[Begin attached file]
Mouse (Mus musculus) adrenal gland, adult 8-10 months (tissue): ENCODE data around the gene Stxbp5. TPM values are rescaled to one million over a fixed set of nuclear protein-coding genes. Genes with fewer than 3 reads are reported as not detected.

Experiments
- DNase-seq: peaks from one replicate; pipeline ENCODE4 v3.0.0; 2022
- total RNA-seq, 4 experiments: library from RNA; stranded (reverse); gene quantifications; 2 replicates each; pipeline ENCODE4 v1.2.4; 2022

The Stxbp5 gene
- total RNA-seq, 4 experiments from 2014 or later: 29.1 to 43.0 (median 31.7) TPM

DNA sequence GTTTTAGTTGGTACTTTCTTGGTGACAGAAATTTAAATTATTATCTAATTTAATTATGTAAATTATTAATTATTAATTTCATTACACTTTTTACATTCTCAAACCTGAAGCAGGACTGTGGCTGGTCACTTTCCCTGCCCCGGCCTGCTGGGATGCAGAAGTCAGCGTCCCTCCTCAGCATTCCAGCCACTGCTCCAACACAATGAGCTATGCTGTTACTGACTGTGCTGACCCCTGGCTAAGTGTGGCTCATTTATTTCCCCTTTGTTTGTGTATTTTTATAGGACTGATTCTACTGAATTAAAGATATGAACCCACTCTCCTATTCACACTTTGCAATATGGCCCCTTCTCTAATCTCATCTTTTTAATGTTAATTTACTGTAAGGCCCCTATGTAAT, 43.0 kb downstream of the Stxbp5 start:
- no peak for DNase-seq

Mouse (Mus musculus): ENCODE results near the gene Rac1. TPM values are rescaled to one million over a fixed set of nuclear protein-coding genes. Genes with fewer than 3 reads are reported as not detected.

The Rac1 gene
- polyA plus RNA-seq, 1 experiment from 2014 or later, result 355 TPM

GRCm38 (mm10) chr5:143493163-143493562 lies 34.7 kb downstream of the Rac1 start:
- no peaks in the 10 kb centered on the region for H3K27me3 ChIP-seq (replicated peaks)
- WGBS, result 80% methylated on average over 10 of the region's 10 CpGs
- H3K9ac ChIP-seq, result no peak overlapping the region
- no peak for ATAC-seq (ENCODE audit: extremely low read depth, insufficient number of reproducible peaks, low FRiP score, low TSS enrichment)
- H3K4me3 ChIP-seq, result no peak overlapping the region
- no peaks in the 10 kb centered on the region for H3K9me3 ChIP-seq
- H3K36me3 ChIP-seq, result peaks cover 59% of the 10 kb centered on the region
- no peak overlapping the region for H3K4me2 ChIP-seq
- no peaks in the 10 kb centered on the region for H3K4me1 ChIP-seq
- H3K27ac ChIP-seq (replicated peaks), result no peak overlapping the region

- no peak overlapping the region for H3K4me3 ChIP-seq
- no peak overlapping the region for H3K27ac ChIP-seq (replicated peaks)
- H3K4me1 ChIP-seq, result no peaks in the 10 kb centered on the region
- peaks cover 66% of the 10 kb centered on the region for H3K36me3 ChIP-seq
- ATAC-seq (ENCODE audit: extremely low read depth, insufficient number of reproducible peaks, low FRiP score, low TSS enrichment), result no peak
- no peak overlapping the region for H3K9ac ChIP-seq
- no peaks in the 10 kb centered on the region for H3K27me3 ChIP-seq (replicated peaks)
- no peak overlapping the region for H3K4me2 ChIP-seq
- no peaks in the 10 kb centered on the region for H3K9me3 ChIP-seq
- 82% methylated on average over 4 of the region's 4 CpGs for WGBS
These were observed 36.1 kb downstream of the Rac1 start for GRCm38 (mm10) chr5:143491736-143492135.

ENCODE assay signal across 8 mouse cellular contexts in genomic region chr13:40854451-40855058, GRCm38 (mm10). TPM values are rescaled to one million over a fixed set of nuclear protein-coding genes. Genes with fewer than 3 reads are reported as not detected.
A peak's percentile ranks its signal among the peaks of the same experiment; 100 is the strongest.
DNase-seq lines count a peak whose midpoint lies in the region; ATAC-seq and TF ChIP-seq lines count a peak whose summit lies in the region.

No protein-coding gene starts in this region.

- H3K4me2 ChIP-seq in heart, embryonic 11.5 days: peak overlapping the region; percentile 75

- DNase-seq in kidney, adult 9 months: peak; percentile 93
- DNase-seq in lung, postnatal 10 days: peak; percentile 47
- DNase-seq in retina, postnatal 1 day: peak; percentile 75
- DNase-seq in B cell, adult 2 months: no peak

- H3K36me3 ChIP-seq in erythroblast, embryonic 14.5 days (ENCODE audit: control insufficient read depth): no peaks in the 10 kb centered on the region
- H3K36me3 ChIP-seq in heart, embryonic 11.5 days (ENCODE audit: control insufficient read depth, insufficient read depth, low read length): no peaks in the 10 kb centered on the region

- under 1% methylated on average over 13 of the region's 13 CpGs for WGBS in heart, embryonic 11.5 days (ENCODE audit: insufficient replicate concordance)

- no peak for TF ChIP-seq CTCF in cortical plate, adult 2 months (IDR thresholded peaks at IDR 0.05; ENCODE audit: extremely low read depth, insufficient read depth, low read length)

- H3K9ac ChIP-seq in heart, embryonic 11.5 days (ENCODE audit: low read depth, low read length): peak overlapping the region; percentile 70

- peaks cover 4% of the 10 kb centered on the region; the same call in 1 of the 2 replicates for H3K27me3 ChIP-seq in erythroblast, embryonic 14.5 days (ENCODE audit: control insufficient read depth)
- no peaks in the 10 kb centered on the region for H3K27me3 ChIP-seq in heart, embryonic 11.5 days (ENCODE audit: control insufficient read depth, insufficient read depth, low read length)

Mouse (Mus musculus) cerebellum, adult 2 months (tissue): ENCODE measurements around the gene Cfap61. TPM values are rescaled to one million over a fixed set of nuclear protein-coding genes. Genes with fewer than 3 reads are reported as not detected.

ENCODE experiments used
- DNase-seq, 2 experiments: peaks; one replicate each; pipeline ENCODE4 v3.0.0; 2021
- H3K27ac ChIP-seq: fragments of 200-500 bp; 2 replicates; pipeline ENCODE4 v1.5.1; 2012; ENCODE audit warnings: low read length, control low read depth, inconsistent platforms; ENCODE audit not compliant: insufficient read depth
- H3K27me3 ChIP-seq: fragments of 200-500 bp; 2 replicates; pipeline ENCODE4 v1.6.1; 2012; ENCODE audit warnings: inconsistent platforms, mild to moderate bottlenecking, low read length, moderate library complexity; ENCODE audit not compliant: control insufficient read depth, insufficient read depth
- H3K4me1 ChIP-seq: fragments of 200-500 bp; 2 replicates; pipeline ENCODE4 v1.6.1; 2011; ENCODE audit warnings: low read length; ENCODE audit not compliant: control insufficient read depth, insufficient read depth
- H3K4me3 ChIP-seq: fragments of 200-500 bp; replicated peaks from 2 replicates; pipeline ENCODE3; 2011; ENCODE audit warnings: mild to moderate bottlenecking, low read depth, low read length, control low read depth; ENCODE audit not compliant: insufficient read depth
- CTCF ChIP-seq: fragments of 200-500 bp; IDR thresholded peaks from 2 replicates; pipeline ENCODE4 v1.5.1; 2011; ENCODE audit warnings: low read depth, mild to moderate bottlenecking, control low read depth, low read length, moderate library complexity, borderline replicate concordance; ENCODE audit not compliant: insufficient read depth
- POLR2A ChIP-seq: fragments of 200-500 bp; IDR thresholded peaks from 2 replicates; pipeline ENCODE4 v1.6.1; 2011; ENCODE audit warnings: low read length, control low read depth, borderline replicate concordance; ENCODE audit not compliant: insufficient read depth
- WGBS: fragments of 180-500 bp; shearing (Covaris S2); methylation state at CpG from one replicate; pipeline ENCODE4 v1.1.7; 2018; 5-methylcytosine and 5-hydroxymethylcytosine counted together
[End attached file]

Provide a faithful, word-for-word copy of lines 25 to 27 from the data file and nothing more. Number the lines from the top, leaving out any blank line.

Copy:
- H3K4me1 ChIP-seq, result no peaks in the 10 kb centered on the region
- peaks cover 66% of the 10 kb centered on the region for H3K36me3 ChIP-seq
- ATAC-seq (ENCODE audit: extremely low read depth, insufficient number of reproducible peaks, low FRiP score, low TSS enrichment), result no peak